New York State Court of Claims

New York State Court of Claims

CHUNG v. STATE OF NEW YORK, #2004-034-015, Claim No. 102465


Claimant sought to recover for injuries sustained as the result of a fall through a plate glass window at the State University of New York at Buffalo. Claimant alleged that glass was scratched and therefore defective. Claim dismissed. Claimant failed to establish that Defendant had either actual or constructive knowledge of alleged defect. Moreover, Claimant failed to establish existence of defect. Testimony of sole witness for Claimant significantly discounted for failure to timely disclose his existence and for obvious bias.

Case Information

Claimant short name:
Footnote (claimant name) :

Footnote (defendant name) :

Third-party claimant(s):

Third-party defendant(s):

Claim number(s):
Motion number(s):

Cross-motion number(s):

Claimant's attorney:
Defendant's attorney:
New York State Attorney General
BY: GREGORY P. MILLER, ESQ.Assistant Attorney General
Third-party defendant's attorney:

Signature date:
December 15, 2004

Official citation:

Appellate results:

See also (multicaptioned case)

Claimant has sought to recover for injuries sustained in a fall through a plate glass window at the Amherst campus of the State University of New York at Buffalo. By agreement of the parties liability issues became bifurcated from damage claims, and proceeded to trial on October 25 and 26, 2004. At the conclusion of testimony I reserved decision and allowed the parties until November 30, 2004 to tender post-trial submissions. Now, upon review of the testimony of the four witnesses who were called during the trial, together with the four exhibits introduced into evidence, I hereby deny and dismiss the claim, finding as follows.

The incident in question occurred on February 25, 2000 between 5:30 and 6:00 a.m., in a cafeteria on the first floor of the Richmond Quadrangle, a part of the university's Amherst campus. At that time Mr. Chung would have been a 19-year-old freshman, residing in a dormitory room on one of the upper floors of Richmond Hall.

At approximately midnight on February 24, 2000 Mr. Chung traveled to the cafeteria with a fellow student, Ronald Yu, in order to study. Although the classmate left after a few hours, Claimant worked through the night without leaving the cafeteria. At some point between 5:00 and 5:30 a.m. Claimant stopped studying and approached a small group of students that he recognized. Those students were variously standing or seated in an area of adjoining booths that extended in a row near an exterior wall of the cafeteria. The booths themselves featured rectangular tables with fixed bench-type seating on each side. The exterior walls adjoining the booths included a series of large plate glass windows. The window immediately behind the booth that Claimant approached consisted of a single pane of glass, eight feet in height and six feet wide, and one-quarter-inch thick. It appears that the other windows along the exterior wall in that area were of similar size. A horizontal railing, positioned slightly more than table-top height, extended along the inside of the windows. From the proof it appears that a small gap existed between the window and the railing, and that another small gap separated the railing from the inside edge of the booths.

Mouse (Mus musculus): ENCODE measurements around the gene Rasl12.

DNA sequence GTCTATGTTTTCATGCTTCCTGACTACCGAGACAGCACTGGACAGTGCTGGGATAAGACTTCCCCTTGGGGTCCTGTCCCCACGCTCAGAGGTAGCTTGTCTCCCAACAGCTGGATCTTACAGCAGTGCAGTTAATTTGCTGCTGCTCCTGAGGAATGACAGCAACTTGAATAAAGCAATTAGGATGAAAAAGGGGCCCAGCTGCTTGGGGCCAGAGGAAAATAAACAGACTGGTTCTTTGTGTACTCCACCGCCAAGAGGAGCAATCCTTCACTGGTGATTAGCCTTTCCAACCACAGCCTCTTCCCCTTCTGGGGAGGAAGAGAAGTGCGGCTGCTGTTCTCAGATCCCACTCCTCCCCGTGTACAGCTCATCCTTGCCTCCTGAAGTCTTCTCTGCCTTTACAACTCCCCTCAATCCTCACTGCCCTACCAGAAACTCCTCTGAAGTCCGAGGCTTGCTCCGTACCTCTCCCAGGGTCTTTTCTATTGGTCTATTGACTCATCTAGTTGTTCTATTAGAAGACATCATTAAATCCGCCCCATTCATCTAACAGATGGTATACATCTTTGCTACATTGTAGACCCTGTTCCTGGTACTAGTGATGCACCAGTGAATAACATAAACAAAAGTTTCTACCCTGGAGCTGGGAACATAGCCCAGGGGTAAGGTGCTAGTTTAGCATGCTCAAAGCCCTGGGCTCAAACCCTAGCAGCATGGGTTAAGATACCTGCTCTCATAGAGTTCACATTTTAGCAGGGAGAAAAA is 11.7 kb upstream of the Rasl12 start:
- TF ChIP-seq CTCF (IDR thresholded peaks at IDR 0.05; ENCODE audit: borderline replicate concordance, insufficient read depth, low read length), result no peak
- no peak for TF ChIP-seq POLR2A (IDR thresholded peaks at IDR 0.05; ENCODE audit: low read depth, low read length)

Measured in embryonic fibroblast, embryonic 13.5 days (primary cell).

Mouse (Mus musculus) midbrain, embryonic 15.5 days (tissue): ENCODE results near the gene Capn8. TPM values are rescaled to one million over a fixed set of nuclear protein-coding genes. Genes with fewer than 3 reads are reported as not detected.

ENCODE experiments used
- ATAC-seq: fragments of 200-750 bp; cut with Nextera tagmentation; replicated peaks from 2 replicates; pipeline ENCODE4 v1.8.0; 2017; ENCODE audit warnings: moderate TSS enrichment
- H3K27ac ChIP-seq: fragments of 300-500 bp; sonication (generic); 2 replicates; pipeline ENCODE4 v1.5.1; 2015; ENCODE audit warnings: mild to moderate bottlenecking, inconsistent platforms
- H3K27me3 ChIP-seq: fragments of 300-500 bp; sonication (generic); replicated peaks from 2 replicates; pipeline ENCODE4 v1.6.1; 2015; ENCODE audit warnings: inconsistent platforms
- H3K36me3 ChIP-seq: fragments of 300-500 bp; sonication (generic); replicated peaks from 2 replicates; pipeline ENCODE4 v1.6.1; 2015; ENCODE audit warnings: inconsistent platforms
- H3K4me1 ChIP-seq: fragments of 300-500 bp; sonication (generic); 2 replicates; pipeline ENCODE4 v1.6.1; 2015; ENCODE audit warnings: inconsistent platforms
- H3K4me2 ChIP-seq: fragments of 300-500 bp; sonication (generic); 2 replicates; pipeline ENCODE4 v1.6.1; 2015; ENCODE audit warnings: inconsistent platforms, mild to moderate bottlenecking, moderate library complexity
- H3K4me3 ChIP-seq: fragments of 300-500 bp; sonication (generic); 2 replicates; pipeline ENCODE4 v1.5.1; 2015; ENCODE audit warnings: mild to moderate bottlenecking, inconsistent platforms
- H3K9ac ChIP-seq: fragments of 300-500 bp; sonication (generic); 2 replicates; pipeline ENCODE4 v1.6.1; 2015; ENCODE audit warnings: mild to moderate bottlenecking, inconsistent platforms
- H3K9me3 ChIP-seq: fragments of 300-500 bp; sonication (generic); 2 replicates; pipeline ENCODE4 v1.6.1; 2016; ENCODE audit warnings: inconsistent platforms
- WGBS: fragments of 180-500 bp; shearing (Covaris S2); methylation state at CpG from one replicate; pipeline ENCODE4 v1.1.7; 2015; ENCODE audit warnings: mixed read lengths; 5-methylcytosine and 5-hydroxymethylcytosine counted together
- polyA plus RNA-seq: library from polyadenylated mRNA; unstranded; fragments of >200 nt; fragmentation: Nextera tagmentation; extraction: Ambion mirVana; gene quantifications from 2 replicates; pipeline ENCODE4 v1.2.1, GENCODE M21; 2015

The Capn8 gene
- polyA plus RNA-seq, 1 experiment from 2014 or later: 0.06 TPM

Mr. Chung recalled that the group of students that he approached consisted of "Jan," "Andy," "Agnes," "Tim," and "Ray," the last of whom he would learn several years later was Raymond Kim. According to Claimant when he first walked over to the group Jan was seated on the right-side of one booth, with her back toward a Coca-Cola vending machine that was located a short distance to their right. Ray was standing in front of the table to Jan's booth. The left-side seat was vacant. Andy and Agnes sat together on the left-side seat of another booth located to the immediate left, such that they faced Jan. Although he could not recall exactly where Tim was positioned as they talked, Claimant believed that he was standing.

When Claimant first approached the group he stood at the end of Jan's booth, to the side of Mr. Kim. After a brief period of socializing he sat down in the vacant seat, facing toward Jan. Approximately five minutes later he repositioned himself, so as to sit with his buttocks on the top of the back of the booth. He found that seating to be uncomfortable, and after another five minutes moved to the far end of the booth, and sat on the railing that ran along the window. No signs advised that he should not use the rail as a seat, and Claimant noted that on earlier occasions he had made similar use of that barrier without incident, and without objection from university personnel. Claimant also testified that he did not observe any scratches on the window behind his booth.

As Claimant moved onto the railing he sat facing inward. Based mostly on a description offered by Mr. Kim it appears that Mr. Chung initially sat with his knees raised, his feet positioned on the table itself, and his hands cupped between his legs. From Claimant's own time estimates he would have remained seated in that position for at least 15 minutes. According to Claimant at some point he then leaned backward against the pane of glass behind him. As he pressed his back against the window the glass shattered into large pieces. Mr. Chung began to fall backwards and tried, unsuccessfully, to grab the railing with his hands. As he continued to fall he turned his body to the left, and dropped a few feet to the ground outside. He felt himself bleeding and asked Mr. Kim to contact Mr. Yu. Both his friend and emergency personnel responded shortly thereafter.